Evolutionary Ecology of the interaction between plants and pollinators
I am currently studying the ecology, genetics and evolution of the interaction between plants and pollinators. This work is conducted in collaboration with Dr. Francisco Perfectti (Dpt of Genetics, UGR), Dr. Juan Lorite (Dpt of Botany, UGR) and Dr. Jordi Bosch (CREAF-UAB). Our approaches include a wide range of techniques in the field (large scale, spatially-explicit and GIS-based observations, experiments), the greenhouse and the lab (e.g., geometric morphometrics to determine corola shape, DNA sequencing, AFLPs, microsatellites, etc., etc.) as well as theoretical modeling. As model systems, most of our research is carried on Brassicaceae, mostly on Erysimum, although we also work with other crucifers, like Brassica, Moricandia, etc. Visit www.evoflor.org for additional information.
Regeneration ecology of Holm-oak: linking landscape, spatial and population ecology
Understanding which factors modulate natural regeneration of populations is a key question in ecology. During the last decade I have studied the regeneration ecology of Holm oak Quercus ilex, an evergreen Mediterranean oak inhabiting heterogeneous landscapes. This work has been conducted in collaboration with Dr Eugene W. Schupp (Department of Rangeland Resources, Utah State University) and Dr. Carolina Puerta Piņero (Dpt of Ecology, UGR). Specifically, we are interested in linking seed dispersal by rodents and jays with seedling establishment and plant demography using spacially-explicit approaches. We have found that the functional connectivity of this system is shaped by plant-animal interactions. Jays are very efficient dispersers, promoting the colonization of new areas and enhancing connectivity between oak patches. Rodents have a dual role as disperser and predators, acting at a local scale. Ungulates diminish acorn rain after dispersal and restrain juveniles development. Thus, we think that the landscape is a heterogeneous and dynamic scenario in which some areas have an active oak regeneration while others have a regression or stabilization of oak populations.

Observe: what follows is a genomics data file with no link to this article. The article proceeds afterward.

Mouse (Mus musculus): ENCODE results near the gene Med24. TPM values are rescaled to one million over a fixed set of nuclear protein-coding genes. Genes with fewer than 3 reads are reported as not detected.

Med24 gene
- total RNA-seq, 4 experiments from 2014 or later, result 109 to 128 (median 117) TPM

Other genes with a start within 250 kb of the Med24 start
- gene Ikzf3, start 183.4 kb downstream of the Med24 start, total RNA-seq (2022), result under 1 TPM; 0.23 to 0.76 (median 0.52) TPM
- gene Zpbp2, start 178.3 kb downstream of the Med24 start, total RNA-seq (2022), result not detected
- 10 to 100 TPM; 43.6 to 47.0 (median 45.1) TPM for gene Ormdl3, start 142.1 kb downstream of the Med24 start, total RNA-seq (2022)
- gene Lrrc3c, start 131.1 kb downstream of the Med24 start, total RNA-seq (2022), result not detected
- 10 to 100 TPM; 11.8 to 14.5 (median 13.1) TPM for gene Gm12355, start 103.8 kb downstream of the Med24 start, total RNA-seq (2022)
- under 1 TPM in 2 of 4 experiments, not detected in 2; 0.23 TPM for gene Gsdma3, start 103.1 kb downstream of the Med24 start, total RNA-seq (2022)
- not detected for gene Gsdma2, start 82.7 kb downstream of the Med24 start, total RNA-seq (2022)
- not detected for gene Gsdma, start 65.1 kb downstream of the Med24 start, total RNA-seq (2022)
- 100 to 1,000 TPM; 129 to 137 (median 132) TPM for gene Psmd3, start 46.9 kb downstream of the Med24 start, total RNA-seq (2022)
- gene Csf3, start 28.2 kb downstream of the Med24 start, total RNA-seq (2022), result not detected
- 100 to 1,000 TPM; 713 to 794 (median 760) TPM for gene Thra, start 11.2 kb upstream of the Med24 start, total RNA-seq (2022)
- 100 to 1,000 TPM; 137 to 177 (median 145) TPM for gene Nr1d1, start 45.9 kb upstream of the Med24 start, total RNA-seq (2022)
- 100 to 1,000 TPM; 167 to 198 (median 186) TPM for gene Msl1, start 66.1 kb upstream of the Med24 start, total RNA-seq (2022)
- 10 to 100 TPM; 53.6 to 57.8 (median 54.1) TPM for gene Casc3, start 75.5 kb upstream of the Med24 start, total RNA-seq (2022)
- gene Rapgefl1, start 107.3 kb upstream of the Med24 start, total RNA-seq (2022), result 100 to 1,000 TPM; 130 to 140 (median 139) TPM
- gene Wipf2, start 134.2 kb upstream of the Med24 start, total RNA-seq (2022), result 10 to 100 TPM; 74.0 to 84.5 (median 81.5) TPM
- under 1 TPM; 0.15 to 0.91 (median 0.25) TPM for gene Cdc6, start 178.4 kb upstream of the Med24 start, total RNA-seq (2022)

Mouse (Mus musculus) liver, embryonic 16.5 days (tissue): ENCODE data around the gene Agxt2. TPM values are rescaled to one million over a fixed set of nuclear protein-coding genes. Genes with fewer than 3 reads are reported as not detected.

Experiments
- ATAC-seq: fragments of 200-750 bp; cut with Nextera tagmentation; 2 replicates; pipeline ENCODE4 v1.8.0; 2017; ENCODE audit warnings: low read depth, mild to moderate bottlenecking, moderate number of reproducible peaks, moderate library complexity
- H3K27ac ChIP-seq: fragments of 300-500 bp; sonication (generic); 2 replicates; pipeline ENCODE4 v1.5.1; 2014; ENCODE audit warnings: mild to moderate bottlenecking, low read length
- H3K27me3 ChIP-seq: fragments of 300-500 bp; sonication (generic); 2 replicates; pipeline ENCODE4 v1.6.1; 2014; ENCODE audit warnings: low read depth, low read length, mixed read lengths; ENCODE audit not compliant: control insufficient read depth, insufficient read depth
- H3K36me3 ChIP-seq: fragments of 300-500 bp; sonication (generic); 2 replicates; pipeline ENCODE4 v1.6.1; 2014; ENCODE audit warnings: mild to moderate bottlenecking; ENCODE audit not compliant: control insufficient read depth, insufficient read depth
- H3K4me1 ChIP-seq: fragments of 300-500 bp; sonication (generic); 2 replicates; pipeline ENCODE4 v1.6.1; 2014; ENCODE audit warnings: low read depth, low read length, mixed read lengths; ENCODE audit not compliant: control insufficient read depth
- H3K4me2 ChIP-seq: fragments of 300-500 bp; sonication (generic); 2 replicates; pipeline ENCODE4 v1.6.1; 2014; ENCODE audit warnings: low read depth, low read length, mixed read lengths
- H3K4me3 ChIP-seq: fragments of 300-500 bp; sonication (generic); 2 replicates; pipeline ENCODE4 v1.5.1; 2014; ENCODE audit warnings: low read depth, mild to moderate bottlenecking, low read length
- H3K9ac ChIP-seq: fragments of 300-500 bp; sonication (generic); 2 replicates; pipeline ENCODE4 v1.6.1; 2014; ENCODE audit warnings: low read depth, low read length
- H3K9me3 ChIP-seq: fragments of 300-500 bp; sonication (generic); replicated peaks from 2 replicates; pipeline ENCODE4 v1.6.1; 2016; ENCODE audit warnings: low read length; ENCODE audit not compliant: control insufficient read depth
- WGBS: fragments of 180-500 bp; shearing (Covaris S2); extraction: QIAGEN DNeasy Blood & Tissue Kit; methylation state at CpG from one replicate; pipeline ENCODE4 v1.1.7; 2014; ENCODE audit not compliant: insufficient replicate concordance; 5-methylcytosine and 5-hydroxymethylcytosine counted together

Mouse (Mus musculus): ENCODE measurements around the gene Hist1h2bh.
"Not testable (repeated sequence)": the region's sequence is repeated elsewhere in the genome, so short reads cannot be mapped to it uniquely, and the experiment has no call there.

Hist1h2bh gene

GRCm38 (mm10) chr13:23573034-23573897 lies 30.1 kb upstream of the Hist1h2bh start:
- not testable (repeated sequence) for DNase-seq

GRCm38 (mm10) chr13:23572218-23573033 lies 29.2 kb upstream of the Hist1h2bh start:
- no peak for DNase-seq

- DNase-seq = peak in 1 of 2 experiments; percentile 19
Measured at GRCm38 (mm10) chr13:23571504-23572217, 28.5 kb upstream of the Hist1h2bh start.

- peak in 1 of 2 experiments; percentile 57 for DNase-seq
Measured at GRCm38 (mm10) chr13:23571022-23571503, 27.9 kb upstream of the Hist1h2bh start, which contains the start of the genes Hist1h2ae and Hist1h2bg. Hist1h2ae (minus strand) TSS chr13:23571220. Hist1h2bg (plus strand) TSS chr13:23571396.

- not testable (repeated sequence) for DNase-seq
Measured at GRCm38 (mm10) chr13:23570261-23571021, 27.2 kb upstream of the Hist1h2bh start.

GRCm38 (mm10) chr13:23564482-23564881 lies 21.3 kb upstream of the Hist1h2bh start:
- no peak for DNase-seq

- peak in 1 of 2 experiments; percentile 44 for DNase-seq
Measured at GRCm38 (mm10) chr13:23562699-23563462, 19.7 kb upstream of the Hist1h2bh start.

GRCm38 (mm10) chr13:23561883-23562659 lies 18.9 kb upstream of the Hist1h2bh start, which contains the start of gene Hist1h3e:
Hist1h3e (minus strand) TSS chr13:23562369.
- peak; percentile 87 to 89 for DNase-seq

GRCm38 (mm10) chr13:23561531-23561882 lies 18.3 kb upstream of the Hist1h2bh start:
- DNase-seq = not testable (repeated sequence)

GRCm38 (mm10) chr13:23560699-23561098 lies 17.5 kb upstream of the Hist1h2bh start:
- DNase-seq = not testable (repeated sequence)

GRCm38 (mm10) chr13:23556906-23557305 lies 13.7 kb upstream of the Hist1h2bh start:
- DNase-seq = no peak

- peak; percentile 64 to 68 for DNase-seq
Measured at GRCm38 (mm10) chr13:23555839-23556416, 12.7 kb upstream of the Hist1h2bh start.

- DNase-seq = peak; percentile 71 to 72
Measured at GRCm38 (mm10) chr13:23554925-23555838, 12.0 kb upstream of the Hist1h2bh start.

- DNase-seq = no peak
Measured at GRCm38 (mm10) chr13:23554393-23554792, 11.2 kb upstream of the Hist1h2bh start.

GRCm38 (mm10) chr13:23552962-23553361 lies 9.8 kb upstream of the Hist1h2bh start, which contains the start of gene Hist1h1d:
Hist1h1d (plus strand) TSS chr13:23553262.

Interaction between ungulates and insects: trait-mediated and density-mediated interactions
Food web theory has been profusely developed during the last fifty years. Consequently, much is known about how food webs are structured and on the effect of different organisms in its functioning. However, most theoretical treatments as well as empirical approaches have continually ignored the evident existing connection between vertebrate and invertebrate food webs. In collaboration with Dr. Adela González Megías (Dpt Animal Biology, UGR), I am explorign the effect of herbivory by ungulates on the performance, abundance and population dynamics of co-ocurring phytophagous insects, . We think that this overlooked interaction that presumably has strong effect on the functioning of terrestrial ecosystems. We have used as model systems to develop this research the plants Hormathophylla spinosa and Erysimum mediohispanicum (Brassicaceae).
Evolutionary ecology of invasive species
There are increased interests in studies of invasive species due to possibilities of some invaders having strong negative impacts on natives. Invasive species feed on, compete and hybridize with the natives to the disadvantage of the natives. Consequently, invasive species could cause loss of native species and loss of ecosystem services like water filtration, soil stabilization and control of pests. Furthermore, the invaders can be pests of crops. There is, therefore, a need to understand mechanisms that underlie invasiveness of various species. In collaboration with Dr Sharon Y. Strauss (Ecology and Evolution, University of California at Davis) and Dr. Rodrigo Medel (Dpt of Ecology, Universidad de Chile), I am presently using Brassica nigra (Brassicaceae), a native of the Mediterranean region, as a model plant to investigate ecological and evolutionary mechanisms that enable it to invade North and South America.